“The thrills, the chills and enthusiasm of the Saturday’s game,” opined Fullerton, “were entirely lacking.”10 Save for one disastrous inning when all of the runs were scored, the game was about the Big Train. The 37-year-old right-hander finished the season with a 20-7 slate, the 12th and final time he reached the 20-win plateau, pushing his career record to 397-257. He had also showed his age, missing a month of the season and also struggling with leg pain down the stretch.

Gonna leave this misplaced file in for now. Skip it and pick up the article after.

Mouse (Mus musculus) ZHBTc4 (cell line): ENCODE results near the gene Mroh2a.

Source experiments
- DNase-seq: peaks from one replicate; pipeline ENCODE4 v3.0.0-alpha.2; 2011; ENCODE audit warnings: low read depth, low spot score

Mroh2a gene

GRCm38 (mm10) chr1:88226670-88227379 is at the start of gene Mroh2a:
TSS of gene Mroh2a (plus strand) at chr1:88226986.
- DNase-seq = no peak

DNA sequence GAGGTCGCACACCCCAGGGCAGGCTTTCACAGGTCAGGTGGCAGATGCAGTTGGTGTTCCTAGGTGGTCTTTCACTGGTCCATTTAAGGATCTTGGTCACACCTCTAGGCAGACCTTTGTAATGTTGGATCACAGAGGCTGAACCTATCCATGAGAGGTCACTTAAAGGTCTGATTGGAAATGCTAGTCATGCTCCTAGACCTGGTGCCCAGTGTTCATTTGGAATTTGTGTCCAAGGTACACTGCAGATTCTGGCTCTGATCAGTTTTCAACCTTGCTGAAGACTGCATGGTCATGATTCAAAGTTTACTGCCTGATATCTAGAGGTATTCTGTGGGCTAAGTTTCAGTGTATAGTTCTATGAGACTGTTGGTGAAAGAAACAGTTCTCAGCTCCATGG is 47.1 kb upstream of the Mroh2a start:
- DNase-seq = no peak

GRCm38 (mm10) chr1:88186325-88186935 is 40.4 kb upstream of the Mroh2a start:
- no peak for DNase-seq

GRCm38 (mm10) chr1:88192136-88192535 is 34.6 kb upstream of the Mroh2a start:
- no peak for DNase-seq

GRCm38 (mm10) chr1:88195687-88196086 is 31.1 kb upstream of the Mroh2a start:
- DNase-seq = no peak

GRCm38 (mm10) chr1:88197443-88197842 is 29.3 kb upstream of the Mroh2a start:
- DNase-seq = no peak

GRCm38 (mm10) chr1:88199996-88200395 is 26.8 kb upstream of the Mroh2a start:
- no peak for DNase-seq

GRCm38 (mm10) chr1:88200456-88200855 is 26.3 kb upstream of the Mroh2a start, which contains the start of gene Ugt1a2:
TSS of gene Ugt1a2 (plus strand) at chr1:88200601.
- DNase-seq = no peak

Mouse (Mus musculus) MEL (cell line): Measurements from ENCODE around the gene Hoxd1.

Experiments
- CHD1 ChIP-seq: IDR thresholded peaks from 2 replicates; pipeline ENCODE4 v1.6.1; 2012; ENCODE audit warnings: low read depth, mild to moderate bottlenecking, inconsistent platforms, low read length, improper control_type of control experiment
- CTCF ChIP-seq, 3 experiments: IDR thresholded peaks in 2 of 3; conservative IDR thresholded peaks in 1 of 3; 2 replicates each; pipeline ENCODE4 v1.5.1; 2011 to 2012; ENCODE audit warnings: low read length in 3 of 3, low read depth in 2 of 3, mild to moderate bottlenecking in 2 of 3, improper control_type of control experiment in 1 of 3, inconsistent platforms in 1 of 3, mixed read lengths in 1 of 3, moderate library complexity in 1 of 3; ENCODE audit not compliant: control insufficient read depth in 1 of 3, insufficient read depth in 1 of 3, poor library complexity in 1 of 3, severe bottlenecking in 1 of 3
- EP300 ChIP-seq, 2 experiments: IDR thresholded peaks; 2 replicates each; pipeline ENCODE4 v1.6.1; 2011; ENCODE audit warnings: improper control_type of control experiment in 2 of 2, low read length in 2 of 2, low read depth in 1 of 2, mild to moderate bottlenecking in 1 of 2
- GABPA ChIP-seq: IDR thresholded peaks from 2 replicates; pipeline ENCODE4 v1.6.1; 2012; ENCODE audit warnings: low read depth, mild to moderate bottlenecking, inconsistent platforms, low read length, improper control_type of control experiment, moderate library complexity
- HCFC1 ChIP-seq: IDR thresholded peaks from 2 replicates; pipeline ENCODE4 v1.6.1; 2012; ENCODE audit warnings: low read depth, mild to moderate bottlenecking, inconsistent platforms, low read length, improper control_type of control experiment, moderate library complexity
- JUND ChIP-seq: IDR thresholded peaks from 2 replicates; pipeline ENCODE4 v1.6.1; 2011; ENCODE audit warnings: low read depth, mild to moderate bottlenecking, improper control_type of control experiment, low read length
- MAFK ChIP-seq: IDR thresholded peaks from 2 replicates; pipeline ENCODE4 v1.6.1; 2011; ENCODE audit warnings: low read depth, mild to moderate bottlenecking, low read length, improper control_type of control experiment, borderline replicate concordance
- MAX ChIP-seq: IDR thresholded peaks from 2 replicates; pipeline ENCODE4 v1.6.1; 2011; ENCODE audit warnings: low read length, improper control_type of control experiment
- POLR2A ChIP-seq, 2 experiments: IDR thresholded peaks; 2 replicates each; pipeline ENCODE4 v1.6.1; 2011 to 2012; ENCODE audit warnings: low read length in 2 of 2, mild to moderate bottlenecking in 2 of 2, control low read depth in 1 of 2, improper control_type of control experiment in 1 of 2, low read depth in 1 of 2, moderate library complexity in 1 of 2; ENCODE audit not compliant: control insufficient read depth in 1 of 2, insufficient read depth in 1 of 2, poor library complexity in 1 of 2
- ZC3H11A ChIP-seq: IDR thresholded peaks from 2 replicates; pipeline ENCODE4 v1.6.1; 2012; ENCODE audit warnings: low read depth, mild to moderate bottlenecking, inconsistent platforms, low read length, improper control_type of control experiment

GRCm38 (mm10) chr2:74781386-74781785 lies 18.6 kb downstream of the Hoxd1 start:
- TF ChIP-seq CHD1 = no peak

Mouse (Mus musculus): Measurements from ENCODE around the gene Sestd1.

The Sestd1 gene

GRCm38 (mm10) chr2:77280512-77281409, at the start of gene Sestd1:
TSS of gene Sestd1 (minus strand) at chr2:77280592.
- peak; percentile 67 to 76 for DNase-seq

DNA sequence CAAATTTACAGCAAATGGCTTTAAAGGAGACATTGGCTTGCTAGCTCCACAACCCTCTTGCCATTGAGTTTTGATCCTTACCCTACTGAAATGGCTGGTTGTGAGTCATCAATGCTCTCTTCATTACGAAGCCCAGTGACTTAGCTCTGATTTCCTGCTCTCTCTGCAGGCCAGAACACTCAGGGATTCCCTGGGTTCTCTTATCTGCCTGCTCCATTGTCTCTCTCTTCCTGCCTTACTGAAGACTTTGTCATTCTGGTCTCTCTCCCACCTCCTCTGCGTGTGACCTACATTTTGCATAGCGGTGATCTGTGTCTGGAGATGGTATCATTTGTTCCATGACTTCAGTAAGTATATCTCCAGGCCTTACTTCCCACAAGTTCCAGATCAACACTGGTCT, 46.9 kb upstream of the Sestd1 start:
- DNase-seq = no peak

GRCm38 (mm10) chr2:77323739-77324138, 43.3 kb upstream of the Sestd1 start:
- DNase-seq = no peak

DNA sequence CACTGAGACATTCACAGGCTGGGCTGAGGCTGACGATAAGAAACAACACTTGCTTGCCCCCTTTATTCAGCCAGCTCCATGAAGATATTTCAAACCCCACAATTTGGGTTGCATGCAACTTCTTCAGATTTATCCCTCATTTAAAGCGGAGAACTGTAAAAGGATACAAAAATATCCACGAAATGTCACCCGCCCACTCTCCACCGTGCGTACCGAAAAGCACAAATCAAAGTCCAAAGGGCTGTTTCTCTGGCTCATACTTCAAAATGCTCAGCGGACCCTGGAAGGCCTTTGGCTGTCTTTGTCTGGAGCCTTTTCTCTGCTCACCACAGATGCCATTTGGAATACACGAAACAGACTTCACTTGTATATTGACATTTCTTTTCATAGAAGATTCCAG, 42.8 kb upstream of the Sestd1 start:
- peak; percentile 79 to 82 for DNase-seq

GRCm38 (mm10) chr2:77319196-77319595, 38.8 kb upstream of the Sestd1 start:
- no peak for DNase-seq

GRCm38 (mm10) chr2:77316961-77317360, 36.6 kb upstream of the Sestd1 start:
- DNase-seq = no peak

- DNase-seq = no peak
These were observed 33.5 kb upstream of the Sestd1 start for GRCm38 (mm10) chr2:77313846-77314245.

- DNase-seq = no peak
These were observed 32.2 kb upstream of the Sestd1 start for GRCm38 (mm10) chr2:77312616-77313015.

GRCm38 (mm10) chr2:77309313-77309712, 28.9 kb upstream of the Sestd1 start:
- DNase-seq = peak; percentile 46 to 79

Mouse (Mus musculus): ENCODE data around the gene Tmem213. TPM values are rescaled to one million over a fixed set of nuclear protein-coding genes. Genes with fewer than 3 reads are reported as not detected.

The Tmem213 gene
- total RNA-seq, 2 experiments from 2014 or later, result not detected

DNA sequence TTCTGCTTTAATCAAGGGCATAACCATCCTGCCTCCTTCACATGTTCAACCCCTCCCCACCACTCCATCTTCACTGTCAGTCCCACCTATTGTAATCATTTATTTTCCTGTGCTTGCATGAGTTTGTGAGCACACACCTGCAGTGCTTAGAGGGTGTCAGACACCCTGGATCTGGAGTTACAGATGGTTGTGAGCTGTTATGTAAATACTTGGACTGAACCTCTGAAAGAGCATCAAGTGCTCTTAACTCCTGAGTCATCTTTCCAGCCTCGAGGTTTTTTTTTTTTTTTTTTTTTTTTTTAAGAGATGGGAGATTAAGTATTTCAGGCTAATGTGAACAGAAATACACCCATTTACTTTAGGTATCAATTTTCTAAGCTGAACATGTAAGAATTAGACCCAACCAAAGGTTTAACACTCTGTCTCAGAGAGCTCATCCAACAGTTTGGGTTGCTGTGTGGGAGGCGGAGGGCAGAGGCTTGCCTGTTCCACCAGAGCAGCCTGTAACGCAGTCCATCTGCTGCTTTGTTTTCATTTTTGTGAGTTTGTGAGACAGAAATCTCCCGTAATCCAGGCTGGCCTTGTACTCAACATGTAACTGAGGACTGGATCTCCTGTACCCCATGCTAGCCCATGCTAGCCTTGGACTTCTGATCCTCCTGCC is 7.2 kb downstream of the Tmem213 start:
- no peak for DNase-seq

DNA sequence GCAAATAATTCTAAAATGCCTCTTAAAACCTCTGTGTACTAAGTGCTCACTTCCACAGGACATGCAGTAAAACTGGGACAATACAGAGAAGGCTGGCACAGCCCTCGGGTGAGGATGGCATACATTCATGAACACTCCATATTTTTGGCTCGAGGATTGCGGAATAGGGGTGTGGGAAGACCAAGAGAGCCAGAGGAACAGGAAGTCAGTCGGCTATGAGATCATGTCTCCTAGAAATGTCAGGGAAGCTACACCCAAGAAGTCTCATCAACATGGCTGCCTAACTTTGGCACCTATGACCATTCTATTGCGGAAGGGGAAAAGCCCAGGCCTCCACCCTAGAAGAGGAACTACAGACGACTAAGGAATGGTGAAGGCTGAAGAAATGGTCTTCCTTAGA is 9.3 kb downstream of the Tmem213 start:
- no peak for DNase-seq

Johnson was in complete control of this game, yielding only six hits, four of them of the scratch variety to the infield, and not a hard-hit ball. His only scare came in the second inning when Pie Traynor led off with a single to third base, the Nationals’ weakest link. Regular starting third sacker Ossie Bluege, considered among the best fielders in the AL, missed his second straight game after a beaning in Game Two. In his stead was rookie Buddy Myer, who had played only four games all season. Myer knocked the ball down, but was unable to make the throw. Two batters later, George Grantham hit a high, slow bounder to Myer, whose throw was late. Bluege, opined Davis, “would have turned [those hits] into putouts.”11 Johnny Gooch’s two-out grounder pushed runners to second and third, then Yde’s grounder ended the inning. It was the only time the Pirates had a runner on third base.